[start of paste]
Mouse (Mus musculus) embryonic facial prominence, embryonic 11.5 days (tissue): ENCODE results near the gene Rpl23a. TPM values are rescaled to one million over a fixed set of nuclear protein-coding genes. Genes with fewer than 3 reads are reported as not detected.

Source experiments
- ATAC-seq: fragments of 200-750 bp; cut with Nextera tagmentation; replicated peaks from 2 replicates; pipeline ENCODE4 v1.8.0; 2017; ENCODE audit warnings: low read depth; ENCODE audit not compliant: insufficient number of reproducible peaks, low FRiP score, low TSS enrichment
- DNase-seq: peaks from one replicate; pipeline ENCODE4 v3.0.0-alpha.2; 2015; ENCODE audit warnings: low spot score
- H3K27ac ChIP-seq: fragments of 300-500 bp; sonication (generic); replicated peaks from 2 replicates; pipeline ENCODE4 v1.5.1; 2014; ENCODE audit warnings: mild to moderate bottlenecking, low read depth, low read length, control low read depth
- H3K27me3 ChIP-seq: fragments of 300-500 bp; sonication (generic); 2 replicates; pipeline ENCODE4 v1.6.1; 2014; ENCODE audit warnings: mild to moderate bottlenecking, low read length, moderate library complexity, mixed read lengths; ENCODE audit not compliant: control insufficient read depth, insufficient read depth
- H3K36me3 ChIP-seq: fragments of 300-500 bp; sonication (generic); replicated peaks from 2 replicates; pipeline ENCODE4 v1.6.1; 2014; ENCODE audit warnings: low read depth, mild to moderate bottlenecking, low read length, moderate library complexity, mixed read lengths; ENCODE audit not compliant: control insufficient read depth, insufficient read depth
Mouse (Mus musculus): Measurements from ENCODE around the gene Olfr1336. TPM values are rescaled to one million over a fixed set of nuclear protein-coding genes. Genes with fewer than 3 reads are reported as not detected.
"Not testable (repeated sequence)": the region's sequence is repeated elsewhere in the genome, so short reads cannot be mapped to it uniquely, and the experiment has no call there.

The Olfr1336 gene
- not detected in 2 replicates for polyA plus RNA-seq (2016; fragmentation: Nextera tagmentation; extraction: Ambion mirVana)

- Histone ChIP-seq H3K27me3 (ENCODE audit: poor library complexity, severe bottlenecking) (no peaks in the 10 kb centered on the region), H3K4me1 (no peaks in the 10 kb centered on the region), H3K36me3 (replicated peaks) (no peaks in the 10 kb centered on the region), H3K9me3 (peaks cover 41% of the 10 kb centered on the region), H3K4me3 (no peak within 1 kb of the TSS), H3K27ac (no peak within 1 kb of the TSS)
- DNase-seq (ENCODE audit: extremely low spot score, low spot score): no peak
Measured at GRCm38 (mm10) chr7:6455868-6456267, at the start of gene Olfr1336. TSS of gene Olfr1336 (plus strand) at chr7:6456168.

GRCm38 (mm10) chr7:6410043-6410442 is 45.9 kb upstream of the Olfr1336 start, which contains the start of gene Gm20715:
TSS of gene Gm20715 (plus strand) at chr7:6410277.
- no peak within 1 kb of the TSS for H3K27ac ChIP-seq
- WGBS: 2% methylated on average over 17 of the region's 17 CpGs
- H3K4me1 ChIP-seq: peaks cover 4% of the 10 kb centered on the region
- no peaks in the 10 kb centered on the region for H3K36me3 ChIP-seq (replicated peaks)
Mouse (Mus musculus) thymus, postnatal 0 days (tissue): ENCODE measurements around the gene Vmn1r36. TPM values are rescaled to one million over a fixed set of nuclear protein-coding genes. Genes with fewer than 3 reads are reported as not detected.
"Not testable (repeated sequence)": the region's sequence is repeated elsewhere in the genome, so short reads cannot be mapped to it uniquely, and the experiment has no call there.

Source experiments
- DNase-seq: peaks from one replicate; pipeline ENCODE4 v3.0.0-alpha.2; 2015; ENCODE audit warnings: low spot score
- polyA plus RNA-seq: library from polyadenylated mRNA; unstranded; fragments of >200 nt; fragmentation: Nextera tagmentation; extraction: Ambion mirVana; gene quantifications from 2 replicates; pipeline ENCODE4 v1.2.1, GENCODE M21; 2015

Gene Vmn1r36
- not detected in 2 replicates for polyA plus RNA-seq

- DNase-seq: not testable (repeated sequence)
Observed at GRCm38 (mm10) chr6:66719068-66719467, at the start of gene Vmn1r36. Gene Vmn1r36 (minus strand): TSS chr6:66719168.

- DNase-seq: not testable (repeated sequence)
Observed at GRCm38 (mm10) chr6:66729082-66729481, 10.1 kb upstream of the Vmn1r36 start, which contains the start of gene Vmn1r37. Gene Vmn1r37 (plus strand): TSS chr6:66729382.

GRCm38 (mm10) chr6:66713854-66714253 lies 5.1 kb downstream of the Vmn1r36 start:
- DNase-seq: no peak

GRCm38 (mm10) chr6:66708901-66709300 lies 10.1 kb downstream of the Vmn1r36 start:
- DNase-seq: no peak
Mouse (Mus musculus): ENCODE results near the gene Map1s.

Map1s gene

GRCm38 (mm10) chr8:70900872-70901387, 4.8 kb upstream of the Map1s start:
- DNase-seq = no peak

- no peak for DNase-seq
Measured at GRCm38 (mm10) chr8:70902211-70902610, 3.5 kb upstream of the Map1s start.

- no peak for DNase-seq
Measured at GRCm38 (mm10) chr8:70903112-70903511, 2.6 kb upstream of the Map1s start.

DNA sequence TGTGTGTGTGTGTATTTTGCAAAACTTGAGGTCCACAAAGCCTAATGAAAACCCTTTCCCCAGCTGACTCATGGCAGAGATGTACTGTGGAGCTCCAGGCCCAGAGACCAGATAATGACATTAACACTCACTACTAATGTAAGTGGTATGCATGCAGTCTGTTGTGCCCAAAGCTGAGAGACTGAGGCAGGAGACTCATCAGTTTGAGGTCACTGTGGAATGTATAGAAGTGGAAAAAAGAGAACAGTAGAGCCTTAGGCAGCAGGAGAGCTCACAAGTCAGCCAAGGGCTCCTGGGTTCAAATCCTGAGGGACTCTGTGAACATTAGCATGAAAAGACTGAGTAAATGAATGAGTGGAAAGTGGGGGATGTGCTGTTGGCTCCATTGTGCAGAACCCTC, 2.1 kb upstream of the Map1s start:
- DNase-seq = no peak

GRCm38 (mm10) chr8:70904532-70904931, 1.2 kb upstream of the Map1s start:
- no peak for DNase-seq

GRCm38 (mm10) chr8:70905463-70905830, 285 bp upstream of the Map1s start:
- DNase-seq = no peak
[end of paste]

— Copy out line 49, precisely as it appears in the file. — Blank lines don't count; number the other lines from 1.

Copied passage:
- DNase-seq = no peak